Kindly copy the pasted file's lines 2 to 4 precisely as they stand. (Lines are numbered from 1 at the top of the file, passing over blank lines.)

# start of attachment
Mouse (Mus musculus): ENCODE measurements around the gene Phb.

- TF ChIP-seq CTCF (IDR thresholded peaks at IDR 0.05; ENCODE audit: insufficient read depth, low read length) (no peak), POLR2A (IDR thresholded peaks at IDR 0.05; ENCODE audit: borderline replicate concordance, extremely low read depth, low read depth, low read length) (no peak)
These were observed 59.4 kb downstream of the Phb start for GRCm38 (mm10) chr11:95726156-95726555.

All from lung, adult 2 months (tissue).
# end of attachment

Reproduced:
- TF ChIP-seq CTCF (IDR thresholded peaks at IDR 0.05; ENCODE audit: insufficient read depth, low read length) (no peak), POLR2A (IDR thresholded peaks at IDR 0.05; ENCODE audit: borderline replicate concordance, extremely low read depth, low read depth, low read length) (no peak)
These were observed 59.4 kb downstream of the Phb start for GRCm38 (mm10) chr11:95726156-95726555.

All from lung, adult 2 months (tissue).